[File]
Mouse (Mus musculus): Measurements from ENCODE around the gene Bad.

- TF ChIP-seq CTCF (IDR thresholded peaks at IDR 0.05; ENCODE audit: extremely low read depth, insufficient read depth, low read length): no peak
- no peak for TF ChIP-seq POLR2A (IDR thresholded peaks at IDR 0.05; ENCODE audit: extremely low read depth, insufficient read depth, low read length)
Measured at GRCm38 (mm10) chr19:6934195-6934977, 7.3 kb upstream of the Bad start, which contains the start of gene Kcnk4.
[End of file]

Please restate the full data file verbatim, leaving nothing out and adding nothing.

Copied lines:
Mouse (Mus musculus): Measurements from ENCODE around the gene Bad.

- TF ChIP-seq CTCF (IDR thresholded peaks at IDR 0.05; ENCODE audit: extremely low read depth, insufficient read depth, low read length): no peak
- no peak for TF ChIP-seq POLR2A (IDR thresholded peaks at IDR 0.05; ENCODE audit: extremely low read depth, insufficient read depth, low read length)
Measured at GRCm38 (mm10) chr19:6934195-6934977, 7.3 kb upstream of the Bad start, which contains the start of gene Kcnk4.